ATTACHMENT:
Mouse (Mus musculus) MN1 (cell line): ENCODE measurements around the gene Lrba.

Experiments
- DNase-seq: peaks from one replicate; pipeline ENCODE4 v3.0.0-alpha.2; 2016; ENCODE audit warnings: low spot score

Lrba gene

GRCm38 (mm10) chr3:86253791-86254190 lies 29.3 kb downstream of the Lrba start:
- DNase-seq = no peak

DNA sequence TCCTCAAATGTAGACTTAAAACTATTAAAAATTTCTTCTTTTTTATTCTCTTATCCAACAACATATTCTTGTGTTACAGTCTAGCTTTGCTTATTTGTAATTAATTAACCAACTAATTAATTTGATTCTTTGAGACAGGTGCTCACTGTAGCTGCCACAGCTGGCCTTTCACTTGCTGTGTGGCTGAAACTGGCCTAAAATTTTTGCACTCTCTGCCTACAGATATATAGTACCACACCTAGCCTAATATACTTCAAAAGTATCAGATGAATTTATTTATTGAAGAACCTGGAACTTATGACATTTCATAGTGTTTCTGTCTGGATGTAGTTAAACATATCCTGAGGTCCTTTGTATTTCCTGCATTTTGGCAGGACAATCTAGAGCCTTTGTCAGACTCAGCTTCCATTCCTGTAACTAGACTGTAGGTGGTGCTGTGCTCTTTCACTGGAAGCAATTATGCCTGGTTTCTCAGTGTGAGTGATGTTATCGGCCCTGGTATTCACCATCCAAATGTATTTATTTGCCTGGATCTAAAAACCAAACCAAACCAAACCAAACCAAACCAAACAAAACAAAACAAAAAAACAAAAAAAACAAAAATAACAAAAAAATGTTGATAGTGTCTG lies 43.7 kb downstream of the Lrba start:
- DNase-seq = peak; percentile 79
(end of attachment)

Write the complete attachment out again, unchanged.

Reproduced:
Mouse (Mus musculus) MN1 (cell line): ENCODE measurements around the gene Lrba.

Experiments
- DNase-seq: peaks from one replicate; pipeline ENCODE4 v3.0.0-alpha.2; 2016; ENCODE audit warnings: low spot score

Lrba gene

GRCm38 (mm10) chr3:86253791-86254190 lies 29.3 kb downstream of the Lrba start:
- DNase-seq = no peak

DNA sequence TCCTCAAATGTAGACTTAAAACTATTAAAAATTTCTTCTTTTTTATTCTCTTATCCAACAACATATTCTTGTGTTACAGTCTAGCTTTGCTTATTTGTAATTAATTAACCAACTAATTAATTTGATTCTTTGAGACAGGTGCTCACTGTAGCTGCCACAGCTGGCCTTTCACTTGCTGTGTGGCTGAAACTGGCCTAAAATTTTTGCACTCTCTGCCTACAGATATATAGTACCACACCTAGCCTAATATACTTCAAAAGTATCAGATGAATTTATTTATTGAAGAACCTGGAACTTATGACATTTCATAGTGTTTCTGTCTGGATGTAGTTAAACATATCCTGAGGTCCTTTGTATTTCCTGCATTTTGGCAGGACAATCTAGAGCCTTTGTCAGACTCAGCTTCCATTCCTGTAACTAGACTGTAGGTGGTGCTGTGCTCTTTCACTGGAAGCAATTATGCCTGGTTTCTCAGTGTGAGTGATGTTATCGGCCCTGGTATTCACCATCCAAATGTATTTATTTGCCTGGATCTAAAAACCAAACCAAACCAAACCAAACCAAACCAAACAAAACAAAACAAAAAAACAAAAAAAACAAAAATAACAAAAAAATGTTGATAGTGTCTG lies 43.7 kb downstream of the Lrba start:
- DNase-seq = peak; percentile 79